In a study published today in the British Medical Journal, Monash University researchers showed that dark chocolate's blood pressure- and cholesterol-lowering qualities made it a cheap (and tasty) intervention strategy for the 30 per cent of the Australian population at high risk of cardiovascular disease.
The prospect of less painful medicine shots without needles came a step closer this month, as US researchers revealed how they have developed a device that delivers a controlled, tiny, high-pressure jet into the skin without using a hypodermic needle.
While there are already several jet-devices on the market, they tend to be of an "all or nothing" design that delivers the same amount of drug to the same depth each time.
However the new jet-injection device that researchers at MIT have engineered can be programmed to deliver medicine into the skin in a range of doses to variable depths in a controlled manner.
For more than three decades scientists have been investigating magnetic nanoparticles as a method of drug delivery. Now by combining three metals - iron, gold and platinum - pharmacists at the University of Sydney believe they have discovered a method for magnetically directing drugs through the body.
Australian researchers have uncovered a potential new way to regulate the body’s natural immune response, offering hope of a simple and effective treatment for auto-immune diseases.
Auto-immune diseases result from an overactive immune response that causes the body to attack itself.
The new approach involves increasing good regulating cells in the body, unlike most current research which focuses on stopping “bad” or “effector” cells, says lead researcher Dr Suzanne Hodgkinson, from UNSW’s Faculty of Medicine and Liverpool Hospital.
Ms Eleonora Ottina and Dr Marco Herold have identified a survival factor for immune cells
An international team of researchers has discovered that many of the body’s infection-fighting immune cells require a cell survival protein, called A1, to develop and function. Their finding could lead to a better understanding of conditions including leukaemia, allergy and autoimmunity.
The team discovered that without A1, immune cells called lymphocytes and granulocytes could not develop, or could not respond appropriately to infectious stimuli.
Tucking into a home-cooked meal up to five times a week could add years to your life, according to new research.
The study, recently published in Public Health Nutrition by researchers from Monash University, the National Defense Medical Centre, Taiwan and the National Health Research Institutes, Taiwan, found that people who cooked at home at least five times a week were 47 per cent more likely to still be alive after 10 years.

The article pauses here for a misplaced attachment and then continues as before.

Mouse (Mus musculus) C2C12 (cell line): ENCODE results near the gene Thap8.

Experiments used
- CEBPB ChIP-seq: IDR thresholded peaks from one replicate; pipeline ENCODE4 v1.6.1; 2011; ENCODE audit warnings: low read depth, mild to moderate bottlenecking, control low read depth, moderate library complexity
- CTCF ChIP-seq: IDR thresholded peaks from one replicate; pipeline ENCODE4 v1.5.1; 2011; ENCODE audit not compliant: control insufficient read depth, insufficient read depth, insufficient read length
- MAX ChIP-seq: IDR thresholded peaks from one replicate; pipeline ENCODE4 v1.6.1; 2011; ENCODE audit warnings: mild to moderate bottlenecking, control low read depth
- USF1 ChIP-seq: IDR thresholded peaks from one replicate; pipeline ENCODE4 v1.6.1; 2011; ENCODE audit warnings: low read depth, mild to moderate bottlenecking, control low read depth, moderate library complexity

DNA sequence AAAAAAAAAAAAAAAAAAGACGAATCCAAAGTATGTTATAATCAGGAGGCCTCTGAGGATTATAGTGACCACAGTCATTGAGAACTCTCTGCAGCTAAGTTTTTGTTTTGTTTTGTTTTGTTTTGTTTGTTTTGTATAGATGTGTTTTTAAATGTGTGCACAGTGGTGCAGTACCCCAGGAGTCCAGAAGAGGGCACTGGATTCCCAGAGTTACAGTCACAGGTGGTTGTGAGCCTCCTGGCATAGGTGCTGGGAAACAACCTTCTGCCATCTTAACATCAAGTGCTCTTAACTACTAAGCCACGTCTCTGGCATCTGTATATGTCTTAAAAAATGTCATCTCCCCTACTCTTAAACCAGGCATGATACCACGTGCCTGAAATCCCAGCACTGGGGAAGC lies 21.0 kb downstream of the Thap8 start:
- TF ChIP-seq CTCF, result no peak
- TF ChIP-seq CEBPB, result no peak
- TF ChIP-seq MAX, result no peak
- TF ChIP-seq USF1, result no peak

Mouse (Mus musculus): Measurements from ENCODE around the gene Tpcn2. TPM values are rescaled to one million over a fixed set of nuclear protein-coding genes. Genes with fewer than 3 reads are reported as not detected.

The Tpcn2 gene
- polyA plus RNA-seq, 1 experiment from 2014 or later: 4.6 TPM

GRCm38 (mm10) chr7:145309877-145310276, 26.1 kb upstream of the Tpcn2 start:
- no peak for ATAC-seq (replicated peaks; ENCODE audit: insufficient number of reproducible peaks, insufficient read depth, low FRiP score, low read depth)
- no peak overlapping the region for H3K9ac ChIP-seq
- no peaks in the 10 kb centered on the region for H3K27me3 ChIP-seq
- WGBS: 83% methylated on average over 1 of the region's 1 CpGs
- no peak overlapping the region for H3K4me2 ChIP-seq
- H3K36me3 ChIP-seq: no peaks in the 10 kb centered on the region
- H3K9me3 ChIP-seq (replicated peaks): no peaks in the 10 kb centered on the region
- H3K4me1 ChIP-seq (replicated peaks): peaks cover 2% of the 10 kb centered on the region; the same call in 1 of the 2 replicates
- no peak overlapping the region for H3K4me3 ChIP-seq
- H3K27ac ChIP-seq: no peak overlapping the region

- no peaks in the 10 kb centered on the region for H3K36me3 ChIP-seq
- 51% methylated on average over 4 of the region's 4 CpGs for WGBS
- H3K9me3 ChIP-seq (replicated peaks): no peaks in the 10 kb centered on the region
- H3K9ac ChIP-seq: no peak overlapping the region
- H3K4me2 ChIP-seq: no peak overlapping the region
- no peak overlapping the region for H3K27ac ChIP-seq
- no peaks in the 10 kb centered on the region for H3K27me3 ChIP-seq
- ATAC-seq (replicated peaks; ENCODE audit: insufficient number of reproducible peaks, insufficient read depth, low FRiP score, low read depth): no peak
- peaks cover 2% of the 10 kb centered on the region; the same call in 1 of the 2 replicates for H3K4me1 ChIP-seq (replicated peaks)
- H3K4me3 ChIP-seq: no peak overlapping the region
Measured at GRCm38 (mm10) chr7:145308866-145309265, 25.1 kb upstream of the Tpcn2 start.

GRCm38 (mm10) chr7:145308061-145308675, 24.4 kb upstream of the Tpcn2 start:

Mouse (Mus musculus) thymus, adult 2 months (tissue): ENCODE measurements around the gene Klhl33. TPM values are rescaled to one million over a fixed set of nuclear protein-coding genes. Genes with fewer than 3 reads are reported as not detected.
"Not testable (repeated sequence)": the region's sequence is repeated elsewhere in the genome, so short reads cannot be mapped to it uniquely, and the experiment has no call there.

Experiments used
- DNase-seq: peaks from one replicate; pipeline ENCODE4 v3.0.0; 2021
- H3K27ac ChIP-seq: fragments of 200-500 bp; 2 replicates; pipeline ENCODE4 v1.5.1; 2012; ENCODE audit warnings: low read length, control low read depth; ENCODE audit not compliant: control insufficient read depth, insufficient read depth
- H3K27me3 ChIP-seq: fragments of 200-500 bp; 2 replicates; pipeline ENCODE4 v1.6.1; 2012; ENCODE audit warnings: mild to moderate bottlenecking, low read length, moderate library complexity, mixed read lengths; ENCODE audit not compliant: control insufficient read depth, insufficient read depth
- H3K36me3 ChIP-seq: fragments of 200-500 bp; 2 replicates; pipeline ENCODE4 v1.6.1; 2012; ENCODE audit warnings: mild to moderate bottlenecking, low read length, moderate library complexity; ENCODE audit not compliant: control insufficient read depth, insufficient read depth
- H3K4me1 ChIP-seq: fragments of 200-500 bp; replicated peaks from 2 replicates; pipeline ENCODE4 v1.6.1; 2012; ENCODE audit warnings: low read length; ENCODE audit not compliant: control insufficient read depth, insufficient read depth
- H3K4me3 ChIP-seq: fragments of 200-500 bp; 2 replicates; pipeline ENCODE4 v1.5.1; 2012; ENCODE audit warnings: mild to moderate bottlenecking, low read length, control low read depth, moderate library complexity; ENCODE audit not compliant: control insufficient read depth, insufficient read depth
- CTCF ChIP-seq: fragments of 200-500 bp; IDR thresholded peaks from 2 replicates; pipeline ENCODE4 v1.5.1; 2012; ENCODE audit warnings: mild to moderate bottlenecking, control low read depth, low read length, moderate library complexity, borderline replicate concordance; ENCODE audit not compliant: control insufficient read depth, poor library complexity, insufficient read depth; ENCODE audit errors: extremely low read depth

Professor Roger Nation, Dr Kade Roberts, Dr Tony Velkov and Associate Professor Jian Li. Associate Professor Phil Thompson is also part of the MIPS research team.
Doctors treating infectious disease who are down to the last line of defence against antibiotic-resistant superbugs will be buoyed by an A$4.48 million investment in designing new treatments and therapies.
Awarded by the National Institutes of Health (NIH) in the US, the grant will support researchers from the Monash Institute of Pharmaceutical Sciences (MIPS) and Rempex Pharmaceuticals in California to design and develop new antibiotics that are effective against bacterial ‘superbugs’ that cause life-threatening infections and are resistant to all current antibiotics.
Don’t miss out on making your tax deductible donation to PSS before 30 June 2012. As the end of the financial year approaches the Pharmacists’ Support Service (PSS) invites all Australian pharmacists to consider making a tax deductible donation to support the work of PSS. According to John Coppock, President of PSS, “PSS provides a listening ear and support to any pharmacist, pharmacy student or intern wishing to call on the toll-free number. All members of the pharmacy profession should support this service. We have volunteers based in Melbourne who generously give their time to answer calls. Other pharmacists can support the service through a tax deductible donation.”
Editor's Note: There have been two articles recently in Australian medical media regarding clinical services for a fee through non-medical practitioners. The first being was by a standalone nurse practitioner clinic that closed after only a few months of operation.
The second was simply about a survey asking for comment on pharmacist clinical services. This involved one researcher from Flinders University in Adelaide and a small sample of the general public. The survey was conducted in Glasgow, published in the BMJ and reported in Australia through the e-pages of 6Minutes.
It was thought that this item was worthy of comment by Mark Coleman.
The media item follows and Mark's comments appear after the media item.